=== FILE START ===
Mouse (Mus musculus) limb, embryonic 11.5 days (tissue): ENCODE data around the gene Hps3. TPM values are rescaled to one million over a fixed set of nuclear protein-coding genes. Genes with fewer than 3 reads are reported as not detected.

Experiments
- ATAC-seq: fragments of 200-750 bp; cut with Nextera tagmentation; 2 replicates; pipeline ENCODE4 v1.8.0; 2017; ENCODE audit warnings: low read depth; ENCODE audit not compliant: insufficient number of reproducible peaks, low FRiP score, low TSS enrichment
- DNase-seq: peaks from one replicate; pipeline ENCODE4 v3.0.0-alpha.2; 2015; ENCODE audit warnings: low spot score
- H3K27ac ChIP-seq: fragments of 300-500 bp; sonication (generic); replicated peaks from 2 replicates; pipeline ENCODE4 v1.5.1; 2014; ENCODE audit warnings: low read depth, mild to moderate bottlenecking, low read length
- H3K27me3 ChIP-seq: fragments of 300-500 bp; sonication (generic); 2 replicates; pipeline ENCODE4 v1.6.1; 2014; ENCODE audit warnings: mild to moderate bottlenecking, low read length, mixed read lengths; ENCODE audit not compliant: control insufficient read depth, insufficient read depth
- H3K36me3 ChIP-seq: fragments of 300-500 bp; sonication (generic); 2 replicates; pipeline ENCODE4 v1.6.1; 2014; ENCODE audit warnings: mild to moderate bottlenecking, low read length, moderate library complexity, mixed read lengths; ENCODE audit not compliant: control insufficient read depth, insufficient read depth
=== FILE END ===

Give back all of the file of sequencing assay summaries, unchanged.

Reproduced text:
Mouse (Mus musculus) limb, embryonic 11.5 days (tissue): ENCODE data around the gene Hps3. TPM values are rescaled to one million over a fixed set of nuclear protein-coding genes. Genes with fewer than 3 reads are reported as not detected.

Experiments
- ATAC-seq: fragments of 200-750 bp; cut with Nextera tagmentation; 2 replicates; pipeline ENCODE4 v1.8.0; 2017; ENCODE audit warnings: low read depth; ENCODE audit not compliant: insufficient number of reproducible peaks, low FRiP score, low TSS enrichment
- DNase-seq: peaks from one replicate; pipeline ENCODE4 v3.0.0-alpha.2; 2015; ENCODE audit warnings: low spot score
- H3K27ac ChIP-seq: fragments of 300-500 bp; sonication (generic); replicated peaks from 2 replicates; pipeline ENCODE4 v1.5.1; 2014; ENCODE audit warnings: low read depth, mild to moderate bottlenecking, low read length
- H3K27me3 ChIP-seq: fragments of 300-500 bp; sonication (generic); 2 replicates; pipeline ENCODE4 v1.6.1; 2014; ENCODE audit warnings: mild to moderate bottlenecking, low read length, mixed read lengths; ENCODE audit not compliant: control insufficient read depth, insufficient read depth
- H3K36me3 ChIP-seq: fragments of 300-500 bp; sonication (generic); 2 replicates; pipeline ENCODE4 v1.6.1; 2014; ENCODE audit warnings: mild to moderate bottlenecking, low read length, moderate library complexity, mixed read lengths; ENCODE audit not compliant: control insufficient read depth, insufficient read depth